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Indirect anaphora in English and French: A cross-linguistic study of pronoun resolution.
journal contributionposted on 2023-06-07, 18:31 authored by Francis Cornish, Alan GarnhamAlan Garnham, H. Wind Cowles, Marion Fossard, Virginie André
There is disagreement within both linguistics and psycholinguistics concerning the use of unaccented third person pronouns to refer to implicit referents. Some researchers (e.g. Erk & Gundel, 1987) argue that it is impossible or highly marked, while others (e.g. Yule, 1982) maintain that it is not only acceptable but commonly used in normal discourse. However, both sides in the debate may be correct: While peripheral implicit referents (which evoke the means or the instrument by which a given state of affairs is established) are not easily referred to using pronouns, central or nuclear implicit referents are. We tested this hypothesis in two experiments, involving different languages (English and French). The results of both experiments show that pronominal reference to implicit referents caused slower reading times compared to explicit referents for peripheral referents only. We discuss these results with respect to Gundel, Hedberg and Zacharskis (1993, 2000) Givenness Hierarchy.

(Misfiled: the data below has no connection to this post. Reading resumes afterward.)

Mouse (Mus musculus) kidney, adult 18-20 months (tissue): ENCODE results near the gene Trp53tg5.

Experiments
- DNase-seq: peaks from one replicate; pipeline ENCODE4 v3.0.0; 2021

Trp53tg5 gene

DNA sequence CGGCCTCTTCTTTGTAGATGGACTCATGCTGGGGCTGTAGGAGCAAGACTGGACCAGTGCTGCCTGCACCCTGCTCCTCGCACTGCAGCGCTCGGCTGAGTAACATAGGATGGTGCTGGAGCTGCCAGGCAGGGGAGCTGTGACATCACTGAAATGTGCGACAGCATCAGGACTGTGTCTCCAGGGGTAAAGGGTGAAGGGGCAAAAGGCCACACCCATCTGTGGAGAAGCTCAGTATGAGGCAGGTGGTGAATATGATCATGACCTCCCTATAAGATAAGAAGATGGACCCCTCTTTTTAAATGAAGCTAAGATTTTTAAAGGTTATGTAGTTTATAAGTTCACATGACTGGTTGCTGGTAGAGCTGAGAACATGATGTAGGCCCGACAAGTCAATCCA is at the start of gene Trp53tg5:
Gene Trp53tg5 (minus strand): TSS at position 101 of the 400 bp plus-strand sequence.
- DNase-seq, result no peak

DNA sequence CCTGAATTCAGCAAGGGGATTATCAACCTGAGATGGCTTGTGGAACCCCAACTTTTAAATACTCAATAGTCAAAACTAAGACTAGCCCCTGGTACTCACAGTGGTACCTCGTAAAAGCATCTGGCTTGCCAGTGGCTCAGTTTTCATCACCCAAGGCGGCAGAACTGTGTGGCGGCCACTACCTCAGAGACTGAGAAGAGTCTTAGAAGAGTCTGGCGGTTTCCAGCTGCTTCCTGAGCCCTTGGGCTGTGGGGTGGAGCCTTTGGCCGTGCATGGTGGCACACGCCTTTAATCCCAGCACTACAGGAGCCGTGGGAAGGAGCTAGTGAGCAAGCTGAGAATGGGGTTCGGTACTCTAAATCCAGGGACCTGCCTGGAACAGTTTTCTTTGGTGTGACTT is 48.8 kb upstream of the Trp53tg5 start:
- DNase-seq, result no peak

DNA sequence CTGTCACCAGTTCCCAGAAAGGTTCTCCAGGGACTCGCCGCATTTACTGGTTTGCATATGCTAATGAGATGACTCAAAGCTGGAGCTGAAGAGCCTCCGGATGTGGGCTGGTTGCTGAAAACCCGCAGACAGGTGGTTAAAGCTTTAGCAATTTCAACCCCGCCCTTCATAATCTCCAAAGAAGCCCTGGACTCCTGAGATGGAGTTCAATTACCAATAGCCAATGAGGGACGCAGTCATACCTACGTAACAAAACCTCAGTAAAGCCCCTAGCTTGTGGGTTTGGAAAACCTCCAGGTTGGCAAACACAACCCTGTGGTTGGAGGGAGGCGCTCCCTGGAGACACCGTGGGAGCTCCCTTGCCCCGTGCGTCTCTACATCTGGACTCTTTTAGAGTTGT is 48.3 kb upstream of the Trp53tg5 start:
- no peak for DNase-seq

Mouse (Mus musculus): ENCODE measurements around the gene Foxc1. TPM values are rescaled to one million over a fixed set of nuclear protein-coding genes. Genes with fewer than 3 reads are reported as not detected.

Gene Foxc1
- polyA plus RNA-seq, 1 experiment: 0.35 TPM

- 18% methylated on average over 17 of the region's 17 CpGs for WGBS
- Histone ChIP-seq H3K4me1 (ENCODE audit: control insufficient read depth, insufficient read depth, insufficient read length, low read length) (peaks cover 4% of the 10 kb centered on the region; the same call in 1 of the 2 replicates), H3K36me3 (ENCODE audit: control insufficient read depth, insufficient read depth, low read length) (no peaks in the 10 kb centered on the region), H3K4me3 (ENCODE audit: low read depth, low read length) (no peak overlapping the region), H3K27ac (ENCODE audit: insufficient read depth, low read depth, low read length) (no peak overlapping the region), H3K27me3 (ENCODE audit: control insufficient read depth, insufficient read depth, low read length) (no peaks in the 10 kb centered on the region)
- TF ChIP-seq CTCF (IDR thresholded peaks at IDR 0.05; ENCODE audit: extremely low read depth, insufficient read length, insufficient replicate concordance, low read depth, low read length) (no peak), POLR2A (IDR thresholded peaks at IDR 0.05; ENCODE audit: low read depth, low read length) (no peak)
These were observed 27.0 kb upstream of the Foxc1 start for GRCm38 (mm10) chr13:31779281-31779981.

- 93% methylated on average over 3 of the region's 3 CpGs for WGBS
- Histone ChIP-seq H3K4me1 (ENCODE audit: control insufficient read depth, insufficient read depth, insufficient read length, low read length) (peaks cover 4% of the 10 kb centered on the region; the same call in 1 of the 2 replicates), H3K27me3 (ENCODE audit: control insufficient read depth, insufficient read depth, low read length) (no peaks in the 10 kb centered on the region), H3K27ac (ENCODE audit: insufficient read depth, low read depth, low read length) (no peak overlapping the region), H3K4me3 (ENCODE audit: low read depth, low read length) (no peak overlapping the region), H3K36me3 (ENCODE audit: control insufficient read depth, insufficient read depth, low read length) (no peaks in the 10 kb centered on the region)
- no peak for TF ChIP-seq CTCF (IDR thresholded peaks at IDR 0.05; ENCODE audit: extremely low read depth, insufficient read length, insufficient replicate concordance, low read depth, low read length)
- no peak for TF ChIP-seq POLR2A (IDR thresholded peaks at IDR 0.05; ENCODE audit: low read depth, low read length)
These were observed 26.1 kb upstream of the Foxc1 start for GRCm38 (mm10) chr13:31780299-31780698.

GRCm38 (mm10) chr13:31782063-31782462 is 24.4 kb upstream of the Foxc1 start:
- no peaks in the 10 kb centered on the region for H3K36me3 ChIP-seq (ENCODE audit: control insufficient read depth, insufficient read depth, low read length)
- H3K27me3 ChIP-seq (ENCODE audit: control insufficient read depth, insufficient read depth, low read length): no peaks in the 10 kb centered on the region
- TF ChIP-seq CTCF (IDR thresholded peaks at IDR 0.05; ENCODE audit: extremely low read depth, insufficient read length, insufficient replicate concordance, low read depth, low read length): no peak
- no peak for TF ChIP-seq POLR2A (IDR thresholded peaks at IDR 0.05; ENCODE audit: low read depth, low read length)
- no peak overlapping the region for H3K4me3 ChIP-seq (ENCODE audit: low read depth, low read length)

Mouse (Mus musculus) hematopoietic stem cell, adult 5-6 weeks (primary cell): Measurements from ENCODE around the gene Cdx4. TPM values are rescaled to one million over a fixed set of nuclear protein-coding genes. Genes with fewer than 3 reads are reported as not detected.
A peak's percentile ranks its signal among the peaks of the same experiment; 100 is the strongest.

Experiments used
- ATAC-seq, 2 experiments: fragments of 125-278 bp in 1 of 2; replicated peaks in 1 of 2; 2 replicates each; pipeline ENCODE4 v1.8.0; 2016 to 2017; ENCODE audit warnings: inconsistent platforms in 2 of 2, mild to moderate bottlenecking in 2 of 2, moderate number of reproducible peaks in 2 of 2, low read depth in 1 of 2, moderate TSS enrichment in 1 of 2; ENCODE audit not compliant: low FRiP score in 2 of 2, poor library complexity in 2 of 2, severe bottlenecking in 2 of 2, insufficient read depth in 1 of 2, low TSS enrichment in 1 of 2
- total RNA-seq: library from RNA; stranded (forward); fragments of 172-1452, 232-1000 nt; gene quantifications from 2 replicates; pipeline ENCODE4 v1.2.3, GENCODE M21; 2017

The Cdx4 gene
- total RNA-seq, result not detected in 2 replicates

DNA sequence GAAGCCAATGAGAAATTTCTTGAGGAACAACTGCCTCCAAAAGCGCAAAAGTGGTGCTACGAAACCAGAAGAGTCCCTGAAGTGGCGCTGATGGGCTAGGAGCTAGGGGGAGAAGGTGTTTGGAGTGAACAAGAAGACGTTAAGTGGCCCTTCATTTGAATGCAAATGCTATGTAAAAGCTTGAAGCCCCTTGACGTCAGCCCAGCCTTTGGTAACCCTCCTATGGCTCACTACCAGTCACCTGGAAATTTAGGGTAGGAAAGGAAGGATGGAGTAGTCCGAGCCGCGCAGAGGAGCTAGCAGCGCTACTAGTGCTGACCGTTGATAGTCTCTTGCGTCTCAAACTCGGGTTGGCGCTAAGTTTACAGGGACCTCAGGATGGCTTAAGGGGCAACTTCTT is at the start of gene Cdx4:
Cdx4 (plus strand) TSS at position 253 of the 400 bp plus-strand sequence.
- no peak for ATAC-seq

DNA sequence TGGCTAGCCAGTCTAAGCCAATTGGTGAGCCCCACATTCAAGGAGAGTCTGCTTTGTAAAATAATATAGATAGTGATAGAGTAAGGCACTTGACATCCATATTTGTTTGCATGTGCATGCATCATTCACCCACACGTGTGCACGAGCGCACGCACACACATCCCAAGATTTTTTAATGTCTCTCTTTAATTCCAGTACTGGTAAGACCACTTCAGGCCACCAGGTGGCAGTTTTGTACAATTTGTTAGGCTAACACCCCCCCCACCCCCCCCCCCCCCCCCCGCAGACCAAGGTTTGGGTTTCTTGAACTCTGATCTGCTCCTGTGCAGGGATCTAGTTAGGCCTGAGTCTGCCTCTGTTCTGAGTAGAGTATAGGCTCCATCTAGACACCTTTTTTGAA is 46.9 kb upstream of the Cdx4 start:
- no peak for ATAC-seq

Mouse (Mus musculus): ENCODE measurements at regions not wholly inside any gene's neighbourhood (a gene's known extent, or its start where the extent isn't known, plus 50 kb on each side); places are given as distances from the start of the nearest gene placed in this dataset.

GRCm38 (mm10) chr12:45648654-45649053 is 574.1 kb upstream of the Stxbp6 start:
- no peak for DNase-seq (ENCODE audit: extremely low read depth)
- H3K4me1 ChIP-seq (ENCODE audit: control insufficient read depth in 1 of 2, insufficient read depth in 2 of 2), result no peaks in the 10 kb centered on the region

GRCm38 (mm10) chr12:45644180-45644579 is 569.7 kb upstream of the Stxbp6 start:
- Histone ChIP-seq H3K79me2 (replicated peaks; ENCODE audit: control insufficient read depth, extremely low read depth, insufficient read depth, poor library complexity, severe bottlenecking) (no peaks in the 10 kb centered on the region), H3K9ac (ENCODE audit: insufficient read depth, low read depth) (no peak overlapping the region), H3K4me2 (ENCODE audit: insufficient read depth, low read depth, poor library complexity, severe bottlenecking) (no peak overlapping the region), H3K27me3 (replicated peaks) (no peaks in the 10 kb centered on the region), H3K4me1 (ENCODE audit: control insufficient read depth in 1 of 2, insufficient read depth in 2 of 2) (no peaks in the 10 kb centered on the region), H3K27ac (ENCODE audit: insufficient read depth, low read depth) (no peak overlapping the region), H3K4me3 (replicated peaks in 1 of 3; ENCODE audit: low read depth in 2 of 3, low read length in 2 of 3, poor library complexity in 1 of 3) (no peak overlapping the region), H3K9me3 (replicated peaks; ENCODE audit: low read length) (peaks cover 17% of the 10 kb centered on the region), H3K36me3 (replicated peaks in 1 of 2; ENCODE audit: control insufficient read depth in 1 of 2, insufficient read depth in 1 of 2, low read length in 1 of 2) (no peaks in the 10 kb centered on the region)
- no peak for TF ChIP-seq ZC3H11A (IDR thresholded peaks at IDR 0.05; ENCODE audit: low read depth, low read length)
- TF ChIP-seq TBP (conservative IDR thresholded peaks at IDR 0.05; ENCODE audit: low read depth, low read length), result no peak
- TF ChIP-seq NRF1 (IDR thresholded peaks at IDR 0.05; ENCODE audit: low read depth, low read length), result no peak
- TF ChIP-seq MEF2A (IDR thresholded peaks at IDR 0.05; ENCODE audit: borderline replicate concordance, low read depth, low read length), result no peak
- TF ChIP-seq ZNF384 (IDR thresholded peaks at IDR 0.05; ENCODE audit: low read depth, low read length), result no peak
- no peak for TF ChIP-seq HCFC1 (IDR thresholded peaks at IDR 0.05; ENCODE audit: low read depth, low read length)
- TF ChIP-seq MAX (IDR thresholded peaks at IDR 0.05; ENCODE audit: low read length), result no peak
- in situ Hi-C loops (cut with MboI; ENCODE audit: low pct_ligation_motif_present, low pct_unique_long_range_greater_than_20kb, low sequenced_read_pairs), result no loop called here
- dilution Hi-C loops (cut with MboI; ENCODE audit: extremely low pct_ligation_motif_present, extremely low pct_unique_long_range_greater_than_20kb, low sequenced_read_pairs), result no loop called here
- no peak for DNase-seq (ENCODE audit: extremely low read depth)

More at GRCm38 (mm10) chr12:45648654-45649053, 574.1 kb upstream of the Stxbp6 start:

JournalJournal of Memory and Language
Department affiliated with
- Psychology Publications
NotesResults of international collaboration (Cornish at University of Toulouse, Andr at University of Poitiers). Cowles and Fossard were research fellows with Garnham. Studies arose from idea of Cornish's but Garnham and his research team played the major role in designing and carrying out the studies and interpreting the results.
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